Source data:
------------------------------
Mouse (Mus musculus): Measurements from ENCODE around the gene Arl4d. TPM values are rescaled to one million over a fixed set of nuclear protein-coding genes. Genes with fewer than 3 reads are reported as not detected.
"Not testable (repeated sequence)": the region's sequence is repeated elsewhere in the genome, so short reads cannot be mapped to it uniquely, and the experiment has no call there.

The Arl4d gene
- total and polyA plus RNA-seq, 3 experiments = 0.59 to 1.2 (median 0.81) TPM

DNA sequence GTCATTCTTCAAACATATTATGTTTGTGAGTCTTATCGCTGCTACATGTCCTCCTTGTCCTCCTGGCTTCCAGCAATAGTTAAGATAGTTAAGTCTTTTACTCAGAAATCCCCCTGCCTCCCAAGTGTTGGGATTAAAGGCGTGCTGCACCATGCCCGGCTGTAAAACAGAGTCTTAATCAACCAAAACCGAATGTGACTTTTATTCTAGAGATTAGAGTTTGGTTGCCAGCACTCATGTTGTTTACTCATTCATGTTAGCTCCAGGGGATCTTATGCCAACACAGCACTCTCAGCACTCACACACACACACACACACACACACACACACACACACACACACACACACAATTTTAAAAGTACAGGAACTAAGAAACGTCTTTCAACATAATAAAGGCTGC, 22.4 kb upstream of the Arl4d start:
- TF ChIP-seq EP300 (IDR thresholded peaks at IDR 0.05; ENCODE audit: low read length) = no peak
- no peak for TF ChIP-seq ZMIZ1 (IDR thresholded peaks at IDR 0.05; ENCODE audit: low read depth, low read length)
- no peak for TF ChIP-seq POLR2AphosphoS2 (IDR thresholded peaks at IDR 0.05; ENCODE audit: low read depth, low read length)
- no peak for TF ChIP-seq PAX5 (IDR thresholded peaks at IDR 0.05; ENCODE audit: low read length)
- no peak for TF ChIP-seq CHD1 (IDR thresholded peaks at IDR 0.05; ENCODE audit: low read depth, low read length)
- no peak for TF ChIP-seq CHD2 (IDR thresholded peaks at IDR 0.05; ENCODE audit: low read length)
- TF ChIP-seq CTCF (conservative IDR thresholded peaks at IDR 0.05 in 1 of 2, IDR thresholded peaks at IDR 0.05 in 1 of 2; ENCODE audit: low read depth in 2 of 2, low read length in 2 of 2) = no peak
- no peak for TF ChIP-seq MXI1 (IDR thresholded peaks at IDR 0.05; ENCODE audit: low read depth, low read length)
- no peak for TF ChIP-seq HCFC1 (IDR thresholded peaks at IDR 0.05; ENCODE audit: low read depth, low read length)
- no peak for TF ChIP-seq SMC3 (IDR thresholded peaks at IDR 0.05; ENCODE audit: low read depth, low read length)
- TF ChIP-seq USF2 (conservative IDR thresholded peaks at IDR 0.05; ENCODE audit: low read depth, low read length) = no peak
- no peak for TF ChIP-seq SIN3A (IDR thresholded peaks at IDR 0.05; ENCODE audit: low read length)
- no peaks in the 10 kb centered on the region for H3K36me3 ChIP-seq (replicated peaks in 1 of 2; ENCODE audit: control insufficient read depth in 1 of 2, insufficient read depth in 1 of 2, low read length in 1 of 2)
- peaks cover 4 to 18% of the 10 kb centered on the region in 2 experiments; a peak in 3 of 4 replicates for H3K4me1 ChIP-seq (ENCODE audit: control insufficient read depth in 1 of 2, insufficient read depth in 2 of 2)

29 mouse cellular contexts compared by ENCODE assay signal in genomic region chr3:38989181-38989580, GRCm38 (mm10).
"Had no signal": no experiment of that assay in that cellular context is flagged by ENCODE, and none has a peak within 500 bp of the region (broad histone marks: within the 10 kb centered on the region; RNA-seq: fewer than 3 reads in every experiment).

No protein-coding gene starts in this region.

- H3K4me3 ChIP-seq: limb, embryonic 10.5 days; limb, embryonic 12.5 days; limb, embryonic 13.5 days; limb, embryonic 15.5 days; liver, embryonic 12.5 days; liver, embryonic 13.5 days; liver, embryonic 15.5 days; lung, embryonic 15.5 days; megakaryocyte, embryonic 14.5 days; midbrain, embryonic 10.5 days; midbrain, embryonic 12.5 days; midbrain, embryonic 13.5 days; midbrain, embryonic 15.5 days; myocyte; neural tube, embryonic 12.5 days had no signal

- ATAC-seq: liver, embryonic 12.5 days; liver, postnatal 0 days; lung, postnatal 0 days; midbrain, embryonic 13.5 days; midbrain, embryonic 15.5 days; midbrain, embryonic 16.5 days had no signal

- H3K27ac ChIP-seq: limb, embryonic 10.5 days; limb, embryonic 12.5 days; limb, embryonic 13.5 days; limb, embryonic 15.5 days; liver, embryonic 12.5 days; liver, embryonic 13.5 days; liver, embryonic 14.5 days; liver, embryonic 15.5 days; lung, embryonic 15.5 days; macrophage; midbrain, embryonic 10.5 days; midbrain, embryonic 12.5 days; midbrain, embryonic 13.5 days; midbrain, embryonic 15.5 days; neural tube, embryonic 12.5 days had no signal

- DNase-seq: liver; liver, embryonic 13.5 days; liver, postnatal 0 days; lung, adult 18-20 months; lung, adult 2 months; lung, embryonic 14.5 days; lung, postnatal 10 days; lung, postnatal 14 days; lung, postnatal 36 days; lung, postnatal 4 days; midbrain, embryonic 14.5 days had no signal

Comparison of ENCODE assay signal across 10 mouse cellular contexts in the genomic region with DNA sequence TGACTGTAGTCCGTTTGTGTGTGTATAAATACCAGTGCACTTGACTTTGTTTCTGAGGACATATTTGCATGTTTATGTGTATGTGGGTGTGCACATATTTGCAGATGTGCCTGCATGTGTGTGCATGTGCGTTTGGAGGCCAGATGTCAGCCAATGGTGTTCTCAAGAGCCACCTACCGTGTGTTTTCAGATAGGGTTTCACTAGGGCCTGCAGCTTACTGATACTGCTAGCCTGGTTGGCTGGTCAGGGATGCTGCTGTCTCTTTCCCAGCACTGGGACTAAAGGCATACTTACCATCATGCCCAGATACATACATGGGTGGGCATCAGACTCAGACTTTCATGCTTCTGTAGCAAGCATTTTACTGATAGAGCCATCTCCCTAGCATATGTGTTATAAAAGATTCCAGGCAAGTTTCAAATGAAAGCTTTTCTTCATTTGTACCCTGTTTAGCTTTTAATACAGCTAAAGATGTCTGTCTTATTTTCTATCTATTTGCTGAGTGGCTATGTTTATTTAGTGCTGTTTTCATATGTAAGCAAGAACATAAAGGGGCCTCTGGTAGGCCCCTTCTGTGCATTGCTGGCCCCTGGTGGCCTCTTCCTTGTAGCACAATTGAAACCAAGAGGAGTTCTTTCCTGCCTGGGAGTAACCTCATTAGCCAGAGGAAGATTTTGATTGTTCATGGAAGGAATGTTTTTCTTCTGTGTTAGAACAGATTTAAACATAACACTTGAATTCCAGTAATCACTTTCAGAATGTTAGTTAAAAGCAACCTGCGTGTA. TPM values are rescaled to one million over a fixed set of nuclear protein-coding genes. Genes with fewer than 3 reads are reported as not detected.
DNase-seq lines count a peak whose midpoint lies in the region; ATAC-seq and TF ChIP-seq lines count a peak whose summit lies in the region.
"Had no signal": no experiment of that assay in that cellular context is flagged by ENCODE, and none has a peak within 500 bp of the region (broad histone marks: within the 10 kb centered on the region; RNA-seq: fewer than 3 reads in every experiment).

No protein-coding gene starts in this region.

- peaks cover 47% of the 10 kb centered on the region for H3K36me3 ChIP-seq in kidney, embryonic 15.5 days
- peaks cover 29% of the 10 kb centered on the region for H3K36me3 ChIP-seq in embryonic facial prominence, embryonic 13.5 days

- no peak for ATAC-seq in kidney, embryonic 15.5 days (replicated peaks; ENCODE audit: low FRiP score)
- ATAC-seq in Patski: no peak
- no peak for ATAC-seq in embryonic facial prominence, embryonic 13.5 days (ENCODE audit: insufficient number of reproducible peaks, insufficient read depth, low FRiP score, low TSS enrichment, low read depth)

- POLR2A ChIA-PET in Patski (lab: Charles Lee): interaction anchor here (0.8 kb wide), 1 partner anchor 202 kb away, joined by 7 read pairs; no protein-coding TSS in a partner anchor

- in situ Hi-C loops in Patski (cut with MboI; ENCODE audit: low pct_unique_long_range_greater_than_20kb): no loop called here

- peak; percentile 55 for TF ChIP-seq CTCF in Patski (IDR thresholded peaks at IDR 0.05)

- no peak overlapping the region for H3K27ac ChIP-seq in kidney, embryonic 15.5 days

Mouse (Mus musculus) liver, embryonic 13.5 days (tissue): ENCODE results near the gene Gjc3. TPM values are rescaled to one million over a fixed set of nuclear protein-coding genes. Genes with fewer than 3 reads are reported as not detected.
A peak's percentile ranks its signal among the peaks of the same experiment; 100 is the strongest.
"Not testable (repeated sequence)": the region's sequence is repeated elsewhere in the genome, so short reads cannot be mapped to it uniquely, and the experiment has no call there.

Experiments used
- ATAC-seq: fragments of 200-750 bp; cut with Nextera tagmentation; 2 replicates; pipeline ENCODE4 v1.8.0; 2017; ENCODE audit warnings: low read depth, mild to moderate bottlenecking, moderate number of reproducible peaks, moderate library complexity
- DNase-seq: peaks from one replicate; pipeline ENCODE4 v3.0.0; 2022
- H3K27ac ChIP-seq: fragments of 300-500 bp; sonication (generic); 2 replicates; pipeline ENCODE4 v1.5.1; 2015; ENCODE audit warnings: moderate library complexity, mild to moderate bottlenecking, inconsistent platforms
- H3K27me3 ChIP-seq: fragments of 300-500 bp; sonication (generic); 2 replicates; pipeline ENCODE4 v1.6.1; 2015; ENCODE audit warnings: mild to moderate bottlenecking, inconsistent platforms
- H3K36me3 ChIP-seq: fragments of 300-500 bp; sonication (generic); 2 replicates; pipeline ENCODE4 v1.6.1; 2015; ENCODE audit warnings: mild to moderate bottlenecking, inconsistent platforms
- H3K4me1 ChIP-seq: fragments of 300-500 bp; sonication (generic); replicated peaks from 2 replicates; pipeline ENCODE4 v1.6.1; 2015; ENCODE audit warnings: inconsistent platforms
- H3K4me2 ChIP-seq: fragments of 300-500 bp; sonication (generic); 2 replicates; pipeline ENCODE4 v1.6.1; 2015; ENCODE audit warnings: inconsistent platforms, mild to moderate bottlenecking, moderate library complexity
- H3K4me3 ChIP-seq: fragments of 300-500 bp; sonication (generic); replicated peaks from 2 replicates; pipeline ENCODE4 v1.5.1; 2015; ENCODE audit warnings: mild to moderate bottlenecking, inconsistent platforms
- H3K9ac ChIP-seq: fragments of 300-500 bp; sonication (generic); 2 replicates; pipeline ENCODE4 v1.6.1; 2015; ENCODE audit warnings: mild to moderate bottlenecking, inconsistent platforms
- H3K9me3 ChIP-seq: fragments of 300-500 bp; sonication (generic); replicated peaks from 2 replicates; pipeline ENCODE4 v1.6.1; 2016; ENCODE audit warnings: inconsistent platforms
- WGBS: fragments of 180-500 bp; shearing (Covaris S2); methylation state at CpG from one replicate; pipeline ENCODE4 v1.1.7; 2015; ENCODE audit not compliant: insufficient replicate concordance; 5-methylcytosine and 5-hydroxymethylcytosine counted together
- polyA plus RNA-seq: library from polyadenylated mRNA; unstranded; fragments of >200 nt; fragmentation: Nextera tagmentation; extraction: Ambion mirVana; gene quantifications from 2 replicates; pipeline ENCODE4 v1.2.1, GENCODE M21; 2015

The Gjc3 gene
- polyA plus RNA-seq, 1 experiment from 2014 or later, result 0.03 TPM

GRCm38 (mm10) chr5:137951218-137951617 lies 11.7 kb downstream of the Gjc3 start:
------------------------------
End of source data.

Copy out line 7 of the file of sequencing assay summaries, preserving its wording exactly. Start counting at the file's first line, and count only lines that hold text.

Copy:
- no peak for TF ChIP-seq ZMIZ1 (IDR thresholded peaks at IDR 0.05; ENCODE audit: low read depth, low read length)